TATHAM et al. v. PATTISON et al.
Defendant was the owner of a vacant lot in the Pacific Palisades in Los Angeles County, upon which he constructed a new house. By their complaint, plaintiffs alleged that defendant offered to sell said property to them. That for the purpose of inducing plaintiffs to purchase the same, defendant falsely and fraudulently represented the extent to which said property was filled ground. That by reason of such representations, which defendant allegedly knew to be false, plaintiffs were induced to enter into a contract with defendant to purchase said real property and the house constructed thereon. That subsequently, and promptly upon learning of said allegedly false representations, plaintiffs gave notice of rescission of said contract to purchase the property in question, offered the same to defendant and further offered to return to him everything of value received by them. It was further alleged that ‘the house was not constructed in accordance with the Building and Safety Code of the City and County of Los Angeles'.
By his answer defendant denied any false or fraudulent representation or that he fraudulently concealed any material facts. Defendant also denied plaintiffs' allegation that the house was not constructed in accordance with the aforesaid building and safety code.
Following trial before the court, findings were made that the defendant did falsely and fraudulently represent to plaintiffs that said house was not constructed on filled ground when in fact it was so constructed. That defendant deceitfully and fraudulently concealed from plaintiffs that said house was not constructed in accordance with the Building and Safety Code of the City of and County of Los Angeles.
From the judgment accordingly entered against him and from the order denying his motion for a new trial, defendant prosecutes this appeal.
The record reflects that the mother of two of the respondents, namely, Mrs. Lulu Tatham, a 72-year-old lady, was acting as agent for respondents who were endeavoring to purchase a home for her and her husband. Mrs. Lulu Tatham first saw appellant about the second week in January, 1950. This meeting took place upon the property in question. She again saw appellant prior to the first day of February, at which time she testified she asked him about the fill and that he told her it only extended across the back yard, and that there was no fill under the house. There is in the record testimony from which the court could reasonably conclude that appellant was aware of the fact that there was a fill at least under the porch section of the house, placed there by him, and that he did not disclose this fact to respondents.
Appellant earnestly asserts that there is ‘an utter lack of any statements concerning the fill or the absence thereof’ prior to the execution of the contract which created a mutual obligation on him to sell and upon respondents to purchase the property in question. While it is true there is evidence, which if believed, would sustain this contention, there is also testimony which would support a contrary conclusion. Since appellant's claims amount to an attack upon the judgment on the ground that the findings are not supported by the evidence, we are met with the fundamental and long-established rule that under such circumstances the power oif an appellate tribunal begins and ends with a determination as to whether there is any substantial evidence, contradicted or uncontradicted, which will support the conclusion reached by the trier of facts. When an appeal is taken on the ground just referred to, we must, in reviewing the evidence, resolve all conflicts in favor of the respondent, and indulge in all reasonable and legitimate inferences to uphold the judgment rendered if possible.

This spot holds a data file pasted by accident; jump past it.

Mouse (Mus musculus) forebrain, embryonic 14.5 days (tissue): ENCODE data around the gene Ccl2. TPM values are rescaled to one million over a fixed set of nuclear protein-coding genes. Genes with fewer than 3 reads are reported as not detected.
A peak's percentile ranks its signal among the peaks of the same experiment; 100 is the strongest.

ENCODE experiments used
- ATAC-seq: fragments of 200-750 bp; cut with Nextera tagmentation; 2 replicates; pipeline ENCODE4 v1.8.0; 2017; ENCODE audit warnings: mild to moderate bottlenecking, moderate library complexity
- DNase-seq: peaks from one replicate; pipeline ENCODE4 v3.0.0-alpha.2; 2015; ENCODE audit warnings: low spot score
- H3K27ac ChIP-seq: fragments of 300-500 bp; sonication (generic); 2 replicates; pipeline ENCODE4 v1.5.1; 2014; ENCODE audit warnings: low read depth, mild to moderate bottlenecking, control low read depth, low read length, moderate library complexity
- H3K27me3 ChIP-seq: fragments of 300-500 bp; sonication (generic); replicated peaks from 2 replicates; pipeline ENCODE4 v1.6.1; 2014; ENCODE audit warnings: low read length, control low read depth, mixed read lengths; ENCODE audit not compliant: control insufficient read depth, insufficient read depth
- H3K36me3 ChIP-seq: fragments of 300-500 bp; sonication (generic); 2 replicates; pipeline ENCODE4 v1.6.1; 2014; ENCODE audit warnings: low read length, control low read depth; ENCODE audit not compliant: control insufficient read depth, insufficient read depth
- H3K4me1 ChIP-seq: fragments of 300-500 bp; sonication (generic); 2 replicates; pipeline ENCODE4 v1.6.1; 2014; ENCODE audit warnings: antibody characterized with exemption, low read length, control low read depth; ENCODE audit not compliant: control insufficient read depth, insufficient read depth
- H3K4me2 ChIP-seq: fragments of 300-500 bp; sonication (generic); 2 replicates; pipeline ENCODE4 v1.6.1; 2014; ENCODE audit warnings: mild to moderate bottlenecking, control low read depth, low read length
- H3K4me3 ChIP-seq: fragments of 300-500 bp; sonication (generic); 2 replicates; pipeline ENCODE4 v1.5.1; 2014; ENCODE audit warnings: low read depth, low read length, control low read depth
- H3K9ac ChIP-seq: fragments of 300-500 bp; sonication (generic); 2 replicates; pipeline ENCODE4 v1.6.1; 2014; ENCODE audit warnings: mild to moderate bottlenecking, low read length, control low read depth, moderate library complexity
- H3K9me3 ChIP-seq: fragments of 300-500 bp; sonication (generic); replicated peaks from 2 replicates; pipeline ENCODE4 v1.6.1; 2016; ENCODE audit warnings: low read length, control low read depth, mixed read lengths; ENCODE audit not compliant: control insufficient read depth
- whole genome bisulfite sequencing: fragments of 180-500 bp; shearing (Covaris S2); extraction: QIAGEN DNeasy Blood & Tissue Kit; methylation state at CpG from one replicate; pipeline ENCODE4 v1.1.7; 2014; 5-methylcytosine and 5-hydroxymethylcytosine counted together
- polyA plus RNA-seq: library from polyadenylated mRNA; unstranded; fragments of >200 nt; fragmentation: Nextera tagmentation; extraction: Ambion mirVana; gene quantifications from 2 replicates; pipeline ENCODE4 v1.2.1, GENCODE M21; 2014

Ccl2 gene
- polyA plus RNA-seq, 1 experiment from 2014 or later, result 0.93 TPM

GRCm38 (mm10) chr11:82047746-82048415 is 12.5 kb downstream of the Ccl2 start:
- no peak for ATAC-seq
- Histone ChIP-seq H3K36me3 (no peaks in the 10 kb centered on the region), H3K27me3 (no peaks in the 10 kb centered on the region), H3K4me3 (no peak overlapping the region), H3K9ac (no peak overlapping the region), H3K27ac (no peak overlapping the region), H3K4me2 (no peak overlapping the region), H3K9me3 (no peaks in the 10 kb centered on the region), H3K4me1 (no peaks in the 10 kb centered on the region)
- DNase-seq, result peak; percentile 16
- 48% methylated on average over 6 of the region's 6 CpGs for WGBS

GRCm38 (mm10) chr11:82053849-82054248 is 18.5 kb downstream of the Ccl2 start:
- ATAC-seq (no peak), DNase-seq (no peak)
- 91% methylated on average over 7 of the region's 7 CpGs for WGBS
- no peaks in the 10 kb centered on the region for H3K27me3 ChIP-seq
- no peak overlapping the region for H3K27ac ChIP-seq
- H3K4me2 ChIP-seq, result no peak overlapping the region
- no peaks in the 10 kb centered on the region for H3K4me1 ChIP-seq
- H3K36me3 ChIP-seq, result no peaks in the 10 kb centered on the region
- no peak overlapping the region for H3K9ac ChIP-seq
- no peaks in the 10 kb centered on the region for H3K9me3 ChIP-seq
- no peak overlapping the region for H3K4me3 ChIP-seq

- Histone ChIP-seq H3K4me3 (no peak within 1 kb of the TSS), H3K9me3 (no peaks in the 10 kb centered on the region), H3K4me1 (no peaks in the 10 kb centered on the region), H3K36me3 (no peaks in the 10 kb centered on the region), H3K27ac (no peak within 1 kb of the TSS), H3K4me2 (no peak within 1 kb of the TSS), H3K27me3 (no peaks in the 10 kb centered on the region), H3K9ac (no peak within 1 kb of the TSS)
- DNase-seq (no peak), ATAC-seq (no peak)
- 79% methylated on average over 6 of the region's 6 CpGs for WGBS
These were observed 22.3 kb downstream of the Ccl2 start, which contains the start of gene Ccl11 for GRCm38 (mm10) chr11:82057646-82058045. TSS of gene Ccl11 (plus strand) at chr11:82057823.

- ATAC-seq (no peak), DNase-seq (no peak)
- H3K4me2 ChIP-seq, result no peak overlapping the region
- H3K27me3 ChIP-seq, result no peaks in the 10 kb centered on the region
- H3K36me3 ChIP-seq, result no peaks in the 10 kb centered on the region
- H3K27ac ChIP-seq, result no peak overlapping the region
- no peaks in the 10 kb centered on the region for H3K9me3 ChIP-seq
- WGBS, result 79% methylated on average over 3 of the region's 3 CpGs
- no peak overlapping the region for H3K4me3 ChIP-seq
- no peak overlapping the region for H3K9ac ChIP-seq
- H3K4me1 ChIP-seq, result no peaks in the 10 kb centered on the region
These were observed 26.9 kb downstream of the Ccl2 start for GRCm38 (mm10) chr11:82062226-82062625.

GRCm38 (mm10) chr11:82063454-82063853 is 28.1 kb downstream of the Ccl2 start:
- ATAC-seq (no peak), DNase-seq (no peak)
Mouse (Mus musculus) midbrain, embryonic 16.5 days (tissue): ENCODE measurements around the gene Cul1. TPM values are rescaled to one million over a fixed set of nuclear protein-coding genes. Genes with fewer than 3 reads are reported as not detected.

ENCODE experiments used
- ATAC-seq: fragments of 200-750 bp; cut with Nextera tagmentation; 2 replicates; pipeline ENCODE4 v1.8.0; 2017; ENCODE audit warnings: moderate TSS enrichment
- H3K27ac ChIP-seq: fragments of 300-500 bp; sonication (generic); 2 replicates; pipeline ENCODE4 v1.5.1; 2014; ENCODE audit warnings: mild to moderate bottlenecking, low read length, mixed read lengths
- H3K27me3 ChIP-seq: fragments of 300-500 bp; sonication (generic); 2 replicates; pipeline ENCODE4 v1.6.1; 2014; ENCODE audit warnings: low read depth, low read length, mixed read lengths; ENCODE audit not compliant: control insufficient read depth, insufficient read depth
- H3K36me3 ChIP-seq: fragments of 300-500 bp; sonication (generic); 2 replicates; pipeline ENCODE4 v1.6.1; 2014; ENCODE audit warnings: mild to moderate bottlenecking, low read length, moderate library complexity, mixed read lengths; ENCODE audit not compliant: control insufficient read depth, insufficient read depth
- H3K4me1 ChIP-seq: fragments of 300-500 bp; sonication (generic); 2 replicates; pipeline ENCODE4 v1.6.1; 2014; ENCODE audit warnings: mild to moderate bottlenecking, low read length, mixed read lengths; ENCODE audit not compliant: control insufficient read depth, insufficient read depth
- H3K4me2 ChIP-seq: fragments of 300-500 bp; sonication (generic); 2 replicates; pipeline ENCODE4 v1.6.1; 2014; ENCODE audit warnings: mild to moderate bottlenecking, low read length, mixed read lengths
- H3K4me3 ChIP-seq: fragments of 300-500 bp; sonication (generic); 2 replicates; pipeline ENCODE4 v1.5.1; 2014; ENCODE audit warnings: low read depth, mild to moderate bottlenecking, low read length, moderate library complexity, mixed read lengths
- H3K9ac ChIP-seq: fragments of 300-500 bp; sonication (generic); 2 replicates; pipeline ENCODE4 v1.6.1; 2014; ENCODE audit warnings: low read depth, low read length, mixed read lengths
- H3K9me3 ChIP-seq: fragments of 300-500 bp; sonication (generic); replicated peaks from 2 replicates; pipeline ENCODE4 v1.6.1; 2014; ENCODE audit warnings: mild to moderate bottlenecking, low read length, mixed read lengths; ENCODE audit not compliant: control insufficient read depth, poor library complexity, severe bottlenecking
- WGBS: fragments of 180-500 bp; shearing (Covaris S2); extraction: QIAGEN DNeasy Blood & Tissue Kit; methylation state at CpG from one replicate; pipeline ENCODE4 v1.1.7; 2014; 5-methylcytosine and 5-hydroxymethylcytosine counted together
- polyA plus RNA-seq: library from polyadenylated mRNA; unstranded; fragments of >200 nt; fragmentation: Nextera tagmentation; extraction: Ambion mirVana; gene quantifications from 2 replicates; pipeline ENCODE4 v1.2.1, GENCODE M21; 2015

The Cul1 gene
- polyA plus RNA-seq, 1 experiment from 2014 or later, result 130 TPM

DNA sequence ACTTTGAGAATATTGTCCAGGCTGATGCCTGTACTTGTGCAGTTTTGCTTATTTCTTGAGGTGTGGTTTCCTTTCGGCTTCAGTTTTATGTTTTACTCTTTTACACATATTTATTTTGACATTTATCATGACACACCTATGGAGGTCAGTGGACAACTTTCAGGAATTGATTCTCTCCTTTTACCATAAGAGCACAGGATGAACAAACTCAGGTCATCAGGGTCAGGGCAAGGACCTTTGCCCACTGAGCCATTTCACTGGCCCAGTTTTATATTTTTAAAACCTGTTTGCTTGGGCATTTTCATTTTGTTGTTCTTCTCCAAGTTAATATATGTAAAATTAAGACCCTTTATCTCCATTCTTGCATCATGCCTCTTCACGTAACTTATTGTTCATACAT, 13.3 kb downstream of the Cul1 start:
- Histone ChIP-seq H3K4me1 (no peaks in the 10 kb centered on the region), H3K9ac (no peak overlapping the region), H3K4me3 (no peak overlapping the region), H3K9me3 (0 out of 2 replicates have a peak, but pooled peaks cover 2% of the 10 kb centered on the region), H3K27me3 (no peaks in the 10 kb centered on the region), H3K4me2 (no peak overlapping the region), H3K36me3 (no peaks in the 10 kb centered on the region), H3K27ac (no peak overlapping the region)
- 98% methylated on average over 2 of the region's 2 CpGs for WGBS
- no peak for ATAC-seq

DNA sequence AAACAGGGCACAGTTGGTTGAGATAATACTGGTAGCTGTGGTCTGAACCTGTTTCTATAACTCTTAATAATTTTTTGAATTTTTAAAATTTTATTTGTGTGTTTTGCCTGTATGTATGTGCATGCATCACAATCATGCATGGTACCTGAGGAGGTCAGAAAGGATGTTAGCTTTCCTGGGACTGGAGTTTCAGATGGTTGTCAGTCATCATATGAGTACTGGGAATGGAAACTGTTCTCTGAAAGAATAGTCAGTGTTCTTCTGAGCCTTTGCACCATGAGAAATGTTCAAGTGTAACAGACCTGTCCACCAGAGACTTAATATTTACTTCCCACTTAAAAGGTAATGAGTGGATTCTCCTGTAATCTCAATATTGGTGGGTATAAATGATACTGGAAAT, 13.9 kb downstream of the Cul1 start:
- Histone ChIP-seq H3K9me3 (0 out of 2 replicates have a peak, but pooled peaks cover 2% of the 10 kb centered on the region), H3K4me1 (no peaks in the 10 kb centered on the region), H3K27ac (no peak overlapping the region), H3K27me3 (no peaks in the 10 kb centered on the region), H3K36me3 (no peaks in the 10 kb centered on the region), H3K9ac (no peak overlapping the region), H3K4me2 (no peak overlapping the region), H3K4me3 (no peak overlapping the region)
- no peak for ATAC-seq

Bearing in mind the foregoing rules, it must be held that there is in the record substantial evidence to support a finding that appellant was aware of the fact that a portion of the land upon which the house was constructed was filled ground, which filling materially affected its value. That under the circumstances here present, appellant was under a duty to disclose that information to respondents. That he failed to do so, and in fact represented to respondents that there was no fill under the house. Upon learning the true state of facts, respondents therefore were entitled to rescind the contract. Clauser v. Taylor, 44 Cal.App.2d 453, 454, 112 P.2d 661; Civ.Code, §§ 1572, 1710.
What we have hereinbefore said is equally applicable to appellant's attack upon the finding that the house in question ‘was not constructed in accordance with the Building and Safety Code of the City and County of Los Angeles'.
Upon this issue the testimony was in sharp conflict as to the claimed violation of the building and safety code. As to appellant's knowledge of such a violation, he was asked the question, ‘Well, do you know what kind of a footing the Building Code of the City of Los Angeles requires on caissons?’ to which interrogatory he responded, ‘Yes, I do’. The question of knowledge on the part of appellant as to the provisions of the Building and Safety Code was one of fact and the testimony of appellant just narrated, coupled with other facts and circumstances, was sufficient to support the finding that, ‘the piles, caissons and support structures under the house were not constructed in accordance with the said Building and Safety Code, sections 2803 and 2804 and 2311 and other applicable sections'; that appellant was aware thereof, and supporessed such knowledge from respondents. Barder v. McClung, 93 Cal.App.2d 692, 696, 209 P.2d 808.
The attempted appeal from the order denying a new trial is dismissed. The judgment is affirmed.
WHITE, Presiding Justice.
DORAN and DRAPEAU, JJ., concur.